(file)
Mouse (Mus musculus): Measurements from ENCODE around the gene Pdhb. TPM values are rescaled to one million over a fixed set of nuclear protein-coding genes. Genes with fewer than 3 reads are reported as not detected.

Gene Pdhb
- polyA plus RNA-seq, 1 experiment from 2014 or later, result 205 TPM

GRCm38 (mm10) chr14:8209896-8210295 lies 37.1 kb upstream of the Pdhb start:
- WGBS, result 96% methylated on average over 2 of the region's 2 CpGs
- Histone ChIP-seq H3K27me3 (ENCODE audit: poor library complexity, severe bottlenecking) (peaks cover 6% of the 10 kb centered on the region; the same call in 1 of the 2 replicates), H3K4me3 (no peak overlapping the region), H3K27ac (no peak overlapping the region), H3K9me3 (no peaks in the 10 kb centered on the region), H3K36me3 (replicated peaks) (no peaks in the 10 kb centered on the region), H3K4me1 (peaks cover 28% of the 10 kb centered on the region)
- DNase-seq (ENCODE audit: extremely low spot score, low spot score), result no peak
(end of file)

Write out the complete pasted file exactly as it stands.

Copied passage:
Mouse (Mus musculus): Measurements from ENCODE around the gene Pdhb. TPM values are rescaled to one million over a fixed set of nuclear protein-coding genes. Genes with fewer than 3 reads are reported as not detected.

Gene Pdhb
- polyA plus RNA-seq, 1 experiment from 2014 or later, result 205 TPM

GRCm38 (mm10) chr14:8209896-8210295 lies 37.1 kb upstream of the Pdhb start:
- WGBS, result 96% methylated on average over 2 of the region's 2 CpGs
- Histone ChIP-seq H3K27me3 (ENCODE audit: poor library complexity, severe bottlenecking) (peaks cover 6% of the 10 kb centered on the region; the same call in 1 of the 2 replicates), H3K4me3 (no peak overlapping the region), H3K27ac (no peak overlapping the region), H3K9me3 (no peaks in the 10 kb centered on the region), H3K36me3 (replicated peaks) (no peaks in the 10 kb centered on the region), H3K4me1 (peaks cover 28% of the 10 kb centered on the region)
- DNase-seq (ENCODE audit: extremely low spot score, low spot score), result no peak